I read “Erasing Obama,” Tim Egan’s column in the Times about Donald Trump’s obsession with obliterating — instantly — every achievement of the Obama presidency, and I thought — instantly — of this…
In February 1948, the Communist leader Klement Gottwald stepped out on the balcony of a Baroque palace in Prague to harangue hundreds of thousands of citizens massed in Old Town Square. That was a great turning point in the history of Bohemia. A fateful moment of the kind that occurs only once or twice a millennium.
Gottwald was flanked by his comrades, with Clementis standing close to him. It was snowing and cold, and Gottwald was bareheaded. Bursting with solicitude, Clementis took off his fur hat and set it on Gottwald’s head.
The propaganda section made hundreds of thousands of copies of the photograph taken on the balcony where Gottwald, in a fur hat and surrounded by his comrades, spoke to the people. On that balcony the history of Communist Bohemia began. Every child knew that photograph, from seeing it on posters and in schoolbooks and museums.
Four years later, Clementis was charged with treason and hanged. The propaganda section immediately made him vanish from history and, of course, from all photographs. Ever since, Gottwald has been alone on the balcony. Where Clementis stood, there is only the bare palace wall. Nothing remains of Clementis but the fur hat on Gottwald’s head.
So begins Milan Kundera’s “The Book of Laughter and Forgetting.” It’s a famous passage, and if you read nothing else by Kundera… well, you’ve read this. I would encourage you to read on, but I have to tell you, I’ve read this book once each decade for three decades, and a lot of it still eludes me. I grasp that it’s about good laughter and evil laughter, about memories you want to forget and memories that are crucial to your survival. But I don’t quite get how these seven stories make a novel, or how they express in different ways how the Czechs resisted Communism, and two of the sections (“Litost,” about a rural woman’s adventure with a literary student, and “The Border,” which makes a detour into misogyny and ends with an orgy) were a chore to read.
For all that, I encourage you to read “The Book of Laughter and Forgetting” with pencil in hand, for this is the book that made Kundera’s reputation, and if you’ll just mark the sentences with ideas new to you or emotions you feel but have never quite articulated, you may agree with me that this is among the more significant books you’ve ever read. [To buy the paperback from Amazon, click here.]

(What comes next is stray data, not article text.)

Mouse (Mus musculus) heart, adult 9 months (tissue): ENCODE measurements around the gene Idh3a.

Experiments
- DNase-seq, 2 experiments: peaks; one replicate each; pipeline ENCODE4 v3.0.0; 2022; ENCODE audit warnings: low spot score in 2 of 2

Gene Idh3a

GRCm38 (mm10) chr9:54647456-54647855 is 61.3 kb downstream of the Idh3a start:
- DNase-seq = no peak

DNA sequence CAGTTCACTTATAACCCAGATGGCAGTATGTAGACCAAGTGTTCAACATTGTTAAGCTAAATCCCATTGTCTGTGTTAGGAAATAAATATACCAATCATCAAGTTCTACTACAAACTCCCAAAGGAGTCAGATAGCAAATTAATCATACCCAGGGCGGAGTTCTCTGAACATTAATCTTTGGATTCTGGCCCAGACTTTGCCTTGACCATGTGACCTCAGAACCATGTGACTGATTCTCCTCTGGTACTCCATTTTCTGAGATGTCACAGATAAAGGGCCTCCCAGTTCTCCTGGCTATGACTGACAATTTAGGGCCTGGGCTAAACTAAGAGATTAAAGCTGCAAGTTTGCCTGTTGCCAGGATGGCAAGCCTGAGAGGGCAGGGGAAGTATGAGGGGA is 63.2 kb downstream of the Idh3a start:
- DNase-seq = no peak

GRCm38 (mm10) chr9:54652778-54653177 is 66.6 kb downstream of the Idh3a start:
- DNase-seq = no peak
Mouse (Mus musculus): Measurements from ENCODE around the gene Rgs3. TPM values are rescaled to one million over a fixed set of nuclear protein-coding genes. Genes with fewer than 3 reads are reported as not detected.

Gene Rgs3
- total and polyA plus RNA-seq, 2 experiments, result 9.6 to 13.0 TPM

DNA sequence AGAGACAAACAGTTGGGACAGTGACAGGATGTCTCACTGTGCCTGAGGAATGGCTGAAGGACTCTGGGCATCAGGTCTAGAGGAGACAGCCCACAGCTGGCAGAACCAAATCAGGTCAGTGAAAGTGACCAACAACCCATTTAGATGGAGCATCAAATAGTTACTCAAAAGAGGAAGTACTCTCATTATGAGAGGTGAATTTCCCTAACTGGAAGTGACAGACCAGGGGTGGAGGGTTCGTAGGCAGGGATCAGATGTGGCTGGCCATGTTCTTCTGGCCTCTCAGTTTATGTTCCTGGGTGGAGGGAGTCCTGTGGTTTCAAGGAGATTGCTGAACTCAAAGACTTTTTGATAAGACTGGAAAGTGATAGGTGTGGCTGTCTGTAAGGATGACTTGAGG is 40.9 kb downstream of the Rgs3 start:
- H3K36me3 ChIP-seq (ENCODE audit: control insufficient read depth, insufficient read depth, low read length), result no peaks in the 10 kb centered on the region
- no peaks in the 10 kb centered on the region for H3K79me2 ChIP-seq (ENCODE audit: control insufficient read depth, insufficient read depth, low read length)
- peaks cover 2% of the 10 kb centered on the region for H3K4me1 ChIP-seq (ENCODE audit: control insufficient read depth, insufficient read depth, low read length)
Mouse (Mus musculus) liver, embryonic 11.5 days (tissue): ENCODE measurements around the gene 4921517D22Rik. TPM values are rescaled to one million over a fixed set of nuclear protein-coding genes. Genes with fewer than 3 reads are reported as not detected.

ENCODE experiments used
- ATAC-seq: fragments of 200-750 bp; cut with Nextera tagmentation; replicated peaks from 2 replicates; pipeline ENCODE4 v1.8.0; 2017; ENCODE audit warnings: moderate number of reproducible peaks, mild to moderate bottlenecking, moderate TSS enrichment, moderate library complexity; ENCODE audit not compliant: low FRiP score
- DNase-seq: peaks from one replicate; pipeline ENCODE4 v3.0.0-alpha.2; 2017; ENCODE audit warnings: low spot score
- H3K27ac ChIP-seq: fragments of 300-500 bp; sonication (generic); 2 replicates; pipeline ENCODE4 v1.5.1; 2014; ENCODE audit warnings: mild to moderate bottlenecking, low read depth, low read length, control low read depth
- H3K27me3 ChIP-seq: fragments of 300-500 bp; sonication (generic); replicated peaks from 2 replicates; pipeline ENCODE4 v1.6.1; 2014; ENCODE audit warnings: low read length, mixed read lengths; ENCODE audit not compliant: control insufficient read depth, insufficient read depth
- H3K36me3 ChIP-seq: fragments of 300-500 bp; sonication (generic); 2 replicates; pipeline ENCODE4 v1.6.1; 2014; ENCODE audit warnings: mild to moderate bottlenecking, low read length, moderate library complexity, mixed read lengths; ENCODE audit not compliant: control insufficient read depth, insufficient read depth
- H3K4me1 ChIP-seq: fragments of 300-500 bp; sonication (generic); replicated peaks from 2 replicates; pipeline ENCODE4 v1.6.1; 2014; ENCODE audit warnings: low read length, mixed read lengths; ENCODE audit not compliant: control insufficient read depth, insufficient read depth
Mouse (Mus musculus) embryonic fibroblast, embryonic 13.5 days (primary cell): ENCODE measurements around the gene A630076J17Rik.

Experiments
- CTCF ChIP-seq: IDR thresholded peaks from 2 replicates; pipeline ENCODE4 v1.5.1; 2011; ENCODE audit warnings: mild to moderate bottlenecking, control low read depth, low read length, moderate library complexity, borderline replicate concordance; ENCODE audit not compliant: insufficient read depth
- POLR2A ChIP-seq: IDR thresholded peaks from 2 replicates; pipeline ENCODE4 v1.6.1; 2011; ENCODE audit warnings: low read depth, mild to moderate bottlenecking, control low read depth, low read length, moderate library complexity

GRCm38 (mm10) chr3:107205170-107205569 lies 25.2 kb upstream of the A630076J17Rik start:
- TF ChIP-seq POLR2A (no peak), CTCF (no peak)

First, the skinny on Milan Kundera. As a teenager, he joined the Czech Communist Party. When he saw what it was, he became a reformer, and, in 1975, a refugee. He lives in Paris now, is a French citizen and writes in French.
In this book, Kundera is writing about the l970s, but as I look back over the sentences I’ve marked, I’m stunned by how they can be read as commentary on our lives. Consider:
The struggle of man against power is the struggle of memory against forgetting.
Trying to hide, feeling guilty — that’s the beginning of the end.
The bloody massacre in Bangladesh quickly covered over the memory of the Russian invasion of Czechoslovakia, the assassination of Allende drowned out the groans of Bangladesh, the war in the Sinai Desert made people forget Allende, the Cambodian massacre made people forget Sinai, and so on and so forth until ultimately everyone lets everything be forgotten.
Women don’t look for handsome men, they look for men with beautiful women.
The only reason people want to be masters of the future is to change the past.
And this, which rang so true, I put it into my novel:
Every love relationship is based upon unwritten conventions rashly agreed upon by the lovers during the first weeks of their love. On the one hand, they are living a sort of dream; on the other, without realizing it, they are drawing up the fine print of their contracts like the most hard-nosed of lawyers. O lovers! Be wary during those perilous first days! If you serve the other party breakfast in bed, you will be obliged to continue same in perpetuity or face charges of animosity and treason!
I’ve said nothing about the characters or the stories. They are strangely compelling. An intellectual about to be arrested tries to get his love letters back. A mother comes to visit her son and his wife on the same weekend they’ve having a threesome. A widow, still faithful to her husband years after his death, wants to retrieve his memories but is thwarted. Not like “regular” stories, to be sure. You’re off-balance on every page.
Why read this book? Because we are also seeing memory obliterated and history rewritten. Because no matter how much we may want to avoid politics, we can’t. And because, as Kundera writes, “The sadder people are, the louder the speakers blare.” Sound familiar?